I stood with Pickwell in the Spayne Road terrace - when he types ‘Spayne‘ into his phone when texting, the predictive text function helpfully changes it to ‘apathetic’. This was pretty appropriate to be honest, with neither of us relishing the prospect of paying £12 with memories of last week at Boston Town fresh in the memory. In the end, we were pleased we made the effort. 
Goals from Kevin Holsgrove, who was brilliant on the left wing, and Ryan Semple, brilliant on the right and apparently immune from a bad review in either mine of Pickwell’s blog, turned round an early Wigan strike from Ryan Watson. More encouraging was the performance in general, and the margin of victory could have been much greater. 
Andy A was due to attend but was grappling with grief following the death of his car. I have written a tribute here:
THE ROVER (date of birth unknown - July 21st 2011)
Sometimes known as The Rover Sauna and once as the Rover Cooler - by me

A trusted and reliable steed, the Rover was only with us for a short time and yet shall leave an indelible memory on all those privileged to ride with her. The car was bequeathed in the spirit of kindness and friendship, but though it cost us nothing it repaid us time after time with a courage and stout-heartedness which consistently defied those armchair critics who condemned it as in the autumn of its years and, well, an unreliable Rover.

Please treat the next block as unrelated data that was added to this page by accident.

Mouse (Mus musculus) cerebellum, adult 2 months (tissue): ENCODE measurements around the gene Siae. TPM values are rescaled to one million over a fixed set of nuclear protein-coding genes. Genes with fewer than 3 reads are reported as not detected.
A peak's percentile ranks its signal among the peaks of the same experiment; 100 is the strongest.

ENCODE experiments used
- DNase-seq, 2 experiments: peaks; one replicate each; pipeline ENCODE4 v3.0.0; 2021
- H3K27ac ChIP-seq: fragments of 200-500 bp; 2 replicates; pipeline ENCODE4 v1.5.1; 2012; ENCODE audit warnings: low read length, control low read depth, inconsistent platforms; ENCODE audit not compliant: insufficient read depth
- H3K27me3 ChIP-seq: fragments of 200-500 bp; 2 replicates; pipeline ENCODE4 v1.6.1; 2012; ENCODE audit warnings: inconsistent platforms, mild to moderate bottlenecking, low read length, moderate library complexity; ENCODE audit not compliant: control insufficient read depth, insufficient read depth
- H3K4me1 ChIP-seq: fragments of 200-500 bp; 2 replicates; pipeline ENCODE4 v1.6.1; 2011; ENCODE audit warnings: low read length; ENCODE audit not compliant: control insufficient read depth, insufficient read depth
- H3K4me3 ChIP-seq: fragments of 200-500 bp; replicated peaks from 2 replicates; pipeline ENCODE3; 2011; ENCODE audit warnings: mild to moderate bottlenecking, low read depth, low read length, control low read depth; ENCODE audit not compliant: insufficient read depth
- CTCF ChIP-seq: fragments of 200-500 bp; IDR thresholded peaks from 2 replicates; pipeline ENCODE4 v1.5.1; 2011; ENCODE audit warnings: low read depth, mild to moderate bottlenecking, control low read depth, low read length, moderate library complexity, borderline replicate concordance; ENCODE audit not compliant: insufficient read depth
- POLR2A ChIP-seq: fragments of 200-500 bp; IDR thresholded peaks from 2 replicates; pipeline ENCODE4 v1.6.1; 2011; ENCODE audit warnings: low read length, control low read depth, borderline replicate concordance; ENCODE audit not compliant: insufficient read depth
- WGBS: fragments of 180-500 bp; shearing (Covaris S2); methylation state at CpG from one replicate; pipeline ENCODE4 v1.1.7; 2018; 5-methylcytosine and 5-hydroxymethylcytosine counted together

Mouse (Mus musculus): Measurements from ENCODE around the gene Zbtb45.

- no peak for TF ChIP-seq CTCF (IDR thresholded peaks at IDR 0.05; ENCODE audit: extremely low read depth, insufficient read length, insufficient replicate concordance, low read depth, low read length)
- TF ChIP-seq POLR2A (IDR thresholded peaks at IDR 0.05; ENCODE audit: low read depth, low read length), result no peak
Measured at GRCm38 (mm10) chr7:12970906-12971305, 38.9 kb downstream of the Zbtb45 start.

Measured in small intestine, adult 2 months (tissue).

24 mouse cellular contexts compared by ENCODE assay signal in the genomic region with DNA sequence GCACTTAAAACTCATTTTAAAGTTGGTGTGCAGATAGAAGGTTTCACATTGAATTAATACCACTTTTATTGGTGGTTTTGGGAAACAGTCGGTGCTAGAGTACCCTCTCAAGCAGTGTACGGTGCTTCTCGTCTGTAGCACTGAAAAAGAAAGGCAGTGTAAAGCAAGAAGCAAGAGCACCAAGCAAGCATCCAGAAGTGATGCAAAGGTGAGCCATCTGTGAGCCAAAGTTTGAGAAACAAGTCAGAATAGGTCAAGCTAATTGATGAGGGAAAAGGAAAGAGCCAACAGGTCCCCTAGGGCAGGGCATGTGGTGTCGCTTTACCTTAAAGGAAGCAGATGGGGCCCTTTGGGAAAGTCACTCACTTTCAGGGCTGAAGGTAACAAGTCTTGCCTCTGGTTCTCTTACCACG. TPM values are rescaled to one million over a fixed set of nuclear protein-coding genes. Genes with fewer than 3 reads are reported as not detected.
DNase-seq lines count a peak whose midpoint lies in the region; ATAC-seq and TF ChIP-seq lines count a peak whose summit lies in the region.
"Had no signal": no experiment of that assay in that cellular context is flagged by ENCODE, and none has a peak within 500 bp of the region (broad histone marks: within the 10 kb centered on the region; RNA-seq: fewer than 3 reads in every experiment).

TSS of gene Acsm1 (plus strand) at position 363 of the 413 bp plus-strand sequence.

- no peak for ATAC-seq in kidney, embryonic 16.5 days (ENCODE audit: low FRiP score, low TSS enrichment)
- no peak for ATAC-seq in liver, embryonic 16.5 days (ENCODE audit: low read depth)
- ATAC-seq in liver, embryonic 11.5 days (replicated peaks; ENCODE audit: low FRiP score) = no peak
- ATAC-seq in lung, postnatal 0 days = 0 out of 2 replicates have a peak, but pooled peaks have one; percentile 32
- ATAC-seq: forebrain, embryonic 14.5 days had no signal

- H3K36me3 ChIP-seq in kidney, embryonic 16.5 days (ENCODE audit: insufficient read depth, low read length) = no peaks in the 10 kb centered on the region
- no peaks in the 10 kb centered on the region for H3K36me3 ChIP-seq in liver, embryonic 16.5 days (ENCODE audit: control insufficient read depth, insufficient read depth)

The passenger window was lame and refused to unwind, the wheel trims bore damagingly into the tyres  (causing Andy considerable expense and Boston Tyre considerable profit) and, for a number of unbearable journeys, the heater would just not be tamed. Yet these idiosyncrasies only added to the charm and appeal of a vehicle which let us down seldom, if ever. And if it did, it ensured by the wise, kindly old head it carried, that we were within 100 yards of a petrol station and that passengers were on board to push.    

The Rover was with us for one campaign, but completed many noteworthy conquests through its tremendous spirit and refusal to succumb to the ‘wisdom’ of the Top Gear brigade who quickly wrote it off as junk. It negotiated the great labyrinthine road to Gainsborough even when its weary headlights could barely light the way, it set a spectacular record time on the well-trodden Boston to Sheffield course of one hour 17 minutes following the draw with Solihull Moors (and even had the experience to evade the speed camera at the end) and it outsprinted a train between Walsall and Stafford to ensure that Shergie’s ticket was NOT invalidated.